May 8, 2003 A protein defective in two types of muscular dystrophy also appears to be important in repairing damaged muscle, according to Howard Hughes Medical Institute researchers at the University of Iowa College of Medicine.
The discovery reveals the first known component of the machinery that repairs the damaged membrane in a muscle fiber. Further studies of this and related proteins could lead to a better understanding of disorders that affect cardiac and skeletal muscles.
Howard Hughes Medical Institute investigator Kevin Campbell and Dimple Bansal led the research group that published its findings in the May 8, 2003, issue of the journal Nature. Campbell and his colleagues reported that their studies in mice showed that a mutant form of the muscle protein dysferlin prevents normal muscle repair in limb-girdle muscular dystrophy type 2B (LGMD2B) and Miyoshi Myopathy (MM). Campbell and his colleagues at the University of Iowa College of Medicine collaborated with Paul McNeil and his laboratory at The Medical College of Georgia.
The two forms of muscular dystrophy, which are relatively rare, have a later onset than other types of muscular dystrophy. Another research group had shown that mutations affecting dysferlin caused the muscular dystrophies, said Campbell, but little was known about how its absence caused disease.
“The only thing that was known was that dysferlin resembled a protein found in the roundworm C. elegans that was responsible for mediating the fusion of vesicles to the plasma membrane,” said Campbell. “But nothing else was known of its function in muscle.” Vesicles are the tiny cargo-carrying sacs responsible for transporting proteins and other molecules to their destinations inside cells.
“We were especially intrigued by this particular disorder because it seemed to be different than the other dystrophies we had been studying,” he said.
To explore the role of dysferlin in muscles, the researchers engineered knockout mice that lacked the dysferlin gene. Their analyses of the muscles of the knockout mice confirmed that they lacked dysferlin that was normally localized to vesicle structures and plasma membrane surrounding muscle fibers.
Significantly, the researchers found that as the mice aged, they developed the same kind of muscle pathology found in humans with LGMD2B and MM.
However, the researchers’ studies indicated that the knockout mice were otherwise normal in terms of the muscle proteins known as the dystrophin-glycoprotein complex (DGC), which provides the structural support to the plasma membrane of the muscle fibers. This complex is defective in other forms of muscular dystrophy.
Electron microscopy studies of the dysferlin-knockout mice revealed that the plasma membrane surrounding the muscle fibers showed areas of disruption associated with accumulations of vesicles.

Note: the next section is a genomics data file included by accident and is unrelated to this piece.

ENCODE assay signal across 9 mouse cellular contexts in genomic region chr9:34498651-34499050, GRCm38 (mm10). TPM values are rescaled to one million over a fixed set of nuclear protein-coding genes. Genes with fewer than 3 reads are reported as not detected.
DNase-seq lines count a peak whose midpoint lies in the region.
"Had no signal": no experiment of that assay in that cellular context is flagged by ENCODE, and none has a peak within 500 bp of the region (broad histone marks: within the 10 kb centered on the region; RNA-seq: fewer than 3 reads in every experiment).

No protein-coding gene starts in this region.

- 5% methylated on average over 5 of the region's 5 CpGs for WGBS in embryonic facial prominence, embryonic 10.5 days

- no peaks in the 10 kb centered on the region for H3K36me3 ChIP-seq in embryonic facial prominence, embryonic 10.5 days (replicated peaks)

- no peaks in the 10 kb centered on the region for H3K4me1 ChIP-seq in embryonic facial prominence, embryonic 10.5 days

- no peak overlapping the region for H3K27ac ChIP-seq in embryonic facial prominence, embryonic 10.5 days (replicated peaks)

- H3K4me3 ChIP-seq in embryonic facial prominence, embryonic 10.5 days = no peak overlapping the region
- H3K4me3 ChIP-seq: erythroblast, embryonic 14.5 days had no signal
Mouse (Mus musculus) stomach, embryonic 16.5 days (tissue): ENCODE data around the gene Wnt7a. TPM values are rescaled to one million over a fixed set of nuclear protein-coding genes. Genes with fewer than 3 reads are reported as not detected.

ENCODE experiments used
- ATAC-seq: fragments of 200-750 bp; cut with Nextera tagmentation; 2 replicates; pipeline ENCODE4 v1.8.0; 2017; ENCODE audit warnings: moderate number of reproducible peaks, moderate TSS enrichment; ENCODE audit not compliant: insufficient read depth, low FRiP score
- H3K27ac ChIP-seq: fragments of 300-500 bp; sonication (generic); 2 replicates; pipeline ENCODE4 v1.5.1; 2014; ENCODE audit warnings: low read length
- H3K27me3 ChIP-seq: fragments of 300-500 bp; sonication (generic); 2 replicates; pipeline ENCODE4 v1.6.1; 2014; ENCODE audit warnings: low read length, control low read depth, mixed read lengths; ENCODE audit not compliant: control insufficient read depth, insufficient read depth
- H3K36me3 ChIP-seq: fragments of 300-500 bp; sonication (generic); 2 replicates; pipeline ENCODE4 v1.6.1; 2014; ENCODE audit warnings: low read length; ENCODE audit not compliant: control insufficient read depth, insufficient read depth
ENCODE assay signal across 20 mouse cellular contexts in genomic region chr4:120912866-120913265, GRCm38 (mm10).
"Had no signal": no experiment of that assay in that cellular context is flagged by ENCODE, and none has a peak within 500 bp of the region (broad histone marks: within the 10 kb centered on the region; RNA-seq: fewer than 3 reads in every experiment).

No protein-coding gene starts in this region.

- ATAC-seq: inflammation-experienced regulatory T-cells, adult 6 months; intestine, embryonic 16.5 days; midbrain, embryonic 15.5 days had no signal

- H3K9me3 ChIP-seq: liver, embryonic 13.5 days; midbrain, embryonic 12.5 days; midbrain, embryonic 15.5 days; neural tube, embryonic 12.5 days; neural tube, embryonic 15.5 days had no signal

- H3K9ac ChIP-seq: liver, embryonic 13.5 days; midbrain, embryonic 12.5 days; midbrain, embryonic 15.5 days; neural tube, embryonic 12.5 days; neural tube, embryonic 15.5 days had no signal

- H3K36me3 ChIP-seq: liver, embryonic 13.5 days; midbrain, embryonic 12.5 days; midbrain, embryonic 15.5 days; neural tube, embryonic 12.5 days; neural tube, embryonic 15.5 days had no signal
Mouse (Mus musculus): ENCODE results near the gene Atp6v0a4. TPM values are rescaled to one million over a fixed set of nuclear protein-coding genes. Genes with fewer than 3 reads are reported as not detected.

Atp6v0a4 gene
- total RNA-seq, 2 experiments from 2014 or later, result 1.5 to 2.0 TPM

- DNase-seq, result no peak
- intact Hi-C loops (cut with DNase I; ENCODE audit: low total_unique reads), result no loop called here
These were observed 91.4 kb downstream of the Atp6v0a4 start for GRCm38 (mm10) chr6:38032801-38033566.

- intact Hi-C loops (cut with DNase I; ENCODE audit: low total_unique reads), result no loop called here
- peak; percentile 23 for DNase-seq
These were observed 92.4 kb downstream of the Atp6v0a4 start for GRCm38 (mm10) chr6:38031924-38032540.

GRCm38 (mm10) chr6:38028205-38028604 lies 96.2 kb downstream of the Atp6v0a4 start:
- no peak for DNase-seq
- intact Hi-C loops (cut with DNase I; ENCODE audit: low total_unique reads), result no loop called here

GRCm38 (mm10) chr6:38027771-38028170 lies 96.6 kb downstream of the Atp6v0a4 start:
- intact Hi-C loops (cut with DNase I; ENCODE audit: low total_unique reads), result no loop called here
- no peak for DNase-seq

“These findings strengthened our interest in the possibility that these mice had a defect in membrane repair,” said Campbell. “So, we isolated muscle fibers from wild-type mice and damaged them to see what would happen. We found membrane patches enriched in dysferlin in the fibers that had been damaged and resealed.” This strongly suggested a direct role of dysferlin in the muscle-membrane repair process, said Campbell.
To demonstrate this role, the researchers used a dye marker to study the effects of precisely damaging the muscles of dysferlin knockout mice with a laser beam. These studies showed that the knockout mice did not have the ability to reseal damaged muscle plasma membranes. According to Campbell, the finding of dysferlin’s role constitutes the first identified component of the critical membrane-repair machinery in skeletal muscle.
The discovery could yield clues to future therapies for LGMD2B and MM, Campbell said. “One possibility would be to add the dysferlin protein from the outside,” he said. “While most people wouldn’t believe that the protein could pass through the membrane, a functional fragment of the protein might make it through a membrane that is already damaged.” Also, he said, therapies might be feasible that would increase the activity of dysferlin in mild cases of various forms of muscular dystrophy.
More broadly, said Campbell, the discovery opens a pathway to understanding of other muscular dystrophies, and in fact other muscle diseases. “While the study of a disease led us to this identification of dysferlin’s role, we also view this as an important discovery about a basic physiological process,” he said. “As we try to isolate dysferlin-containing vesicles and characterize the proteins involved, we’re hoping to discover other genes involved in muscular dystrophies,” he said.
Campbell’s team is also interested in exploring role of dysferlin in heart and brain. Further studies may reveal the protein’s role in those tissues, and whether defective forms might underlie disease.
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